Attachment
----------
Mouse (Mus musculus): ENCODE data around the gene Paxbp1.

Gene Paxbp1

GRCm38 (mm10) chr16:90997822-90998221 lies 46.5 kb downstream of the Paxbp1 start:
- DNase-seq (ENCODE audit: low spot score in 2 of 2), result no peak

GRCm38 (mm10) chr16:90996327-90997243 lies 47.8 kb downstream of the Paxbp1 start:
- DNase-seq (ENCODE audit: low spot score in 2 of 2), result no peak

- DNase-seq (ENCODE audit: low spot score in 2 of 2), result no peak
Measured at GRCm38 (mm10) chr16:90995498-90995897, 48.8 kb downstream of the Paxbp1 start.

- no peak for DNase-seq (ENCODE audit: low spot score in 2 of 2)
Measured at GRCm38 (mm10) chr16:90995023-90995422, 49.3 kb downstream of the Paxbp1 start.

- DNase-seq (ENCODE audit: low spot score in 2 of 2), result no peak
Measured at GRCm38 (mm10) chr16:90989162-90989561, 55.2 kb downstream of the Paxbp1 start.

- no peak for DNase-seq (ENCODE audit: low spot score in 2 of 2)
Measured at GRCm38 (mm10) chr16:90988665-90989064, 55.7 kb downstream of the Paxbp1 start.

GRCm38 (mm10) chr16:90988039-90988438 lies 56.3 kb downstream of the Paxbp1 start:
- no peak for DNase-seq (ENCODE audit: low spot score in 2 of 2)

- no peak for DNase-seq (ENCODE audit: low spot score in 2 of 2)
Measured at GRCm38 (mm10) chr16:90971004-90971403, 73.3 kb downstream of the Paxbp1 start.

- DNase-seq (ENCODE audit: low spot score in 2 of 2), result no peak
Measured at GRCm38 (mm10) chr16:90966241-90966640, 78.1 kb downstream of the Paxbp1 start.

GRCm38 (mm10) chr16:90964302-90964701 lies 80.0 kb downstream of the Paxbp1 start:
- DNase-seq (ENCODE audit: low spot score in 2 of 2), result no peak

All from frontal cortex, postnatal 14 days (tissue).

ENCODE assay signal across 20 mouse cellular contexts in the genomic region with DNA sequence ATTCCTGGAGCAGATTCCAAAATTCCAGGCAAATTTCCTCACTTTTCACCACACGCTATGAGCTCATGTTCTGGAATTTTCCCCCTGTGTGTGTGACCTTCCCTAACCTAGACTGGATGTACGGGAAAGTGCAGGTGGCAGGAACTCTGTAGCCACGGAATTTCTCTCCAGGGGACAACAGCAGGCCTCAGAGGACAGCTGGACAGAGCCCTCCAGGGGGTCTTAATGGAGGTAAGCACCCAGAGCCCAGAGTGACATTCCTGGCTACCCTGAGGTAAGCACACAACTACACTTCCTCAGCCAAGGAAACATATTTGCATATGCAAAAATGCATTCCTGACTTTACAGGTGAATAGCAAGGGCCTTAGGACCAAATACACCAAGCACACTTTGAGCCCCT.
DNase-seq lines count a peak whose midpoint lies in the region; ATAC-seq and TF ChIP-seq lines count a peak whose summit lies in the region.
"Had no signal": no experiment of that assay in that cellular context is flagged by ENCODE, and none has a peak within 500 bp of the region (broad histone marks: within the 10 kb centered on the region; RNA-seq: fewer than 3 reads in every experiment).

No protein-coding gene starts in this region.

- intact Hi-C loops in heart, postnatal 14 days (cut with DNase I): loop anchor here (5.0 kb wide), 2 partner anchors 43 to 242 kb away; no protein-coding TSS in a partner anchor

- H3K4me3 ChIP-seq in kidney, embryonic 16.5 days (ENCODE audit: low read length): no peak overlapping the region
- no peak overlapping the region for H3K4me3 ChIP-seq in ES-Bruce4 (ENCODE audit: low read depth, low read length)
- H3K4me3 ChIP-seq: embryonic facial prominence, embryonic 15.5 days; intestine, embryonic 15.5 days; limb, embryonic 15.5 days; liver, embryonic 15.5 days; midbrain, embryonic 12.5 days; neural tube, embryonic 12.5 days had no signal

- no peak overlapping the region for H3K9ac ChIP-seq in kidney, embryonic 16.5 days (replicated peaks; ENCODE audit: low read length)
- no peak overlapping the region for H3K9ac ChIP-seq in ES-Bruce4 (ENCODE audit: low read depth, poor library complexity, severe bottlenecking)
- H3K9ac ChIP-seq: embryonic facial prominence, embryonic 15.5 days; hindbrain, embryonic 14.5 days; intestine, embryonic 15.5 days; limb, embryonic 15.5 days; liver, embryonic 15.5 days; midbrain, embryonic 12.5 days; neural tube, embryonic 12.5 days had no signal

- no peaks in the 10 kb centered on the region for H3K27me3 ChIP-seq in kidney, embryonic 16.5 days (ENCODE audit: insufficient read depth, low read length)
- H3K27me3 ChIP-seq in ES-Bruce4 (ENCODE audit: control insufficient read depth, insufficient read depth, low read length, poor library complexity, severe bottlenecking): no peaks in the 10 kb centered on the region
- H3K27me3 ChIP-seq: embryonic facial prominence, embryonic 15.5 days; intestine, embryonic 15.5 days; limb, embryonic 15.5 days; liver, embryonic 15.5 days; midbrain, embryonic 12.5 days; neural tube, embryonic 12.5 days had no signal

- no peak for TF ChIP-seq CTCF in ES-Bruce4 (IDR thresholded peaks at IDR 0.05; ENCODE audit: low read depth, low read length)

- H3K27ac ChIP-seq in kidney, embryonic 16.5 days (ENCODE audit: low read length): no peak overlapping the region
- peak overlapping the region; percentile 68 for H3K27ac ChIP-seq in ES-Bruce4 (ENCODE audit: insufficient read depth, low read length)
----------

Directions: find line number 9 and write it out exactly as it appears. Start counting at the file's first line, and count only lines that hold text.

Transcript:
- no peak for DNase-seq (ENCODE audit: low spot score in 2 of 2)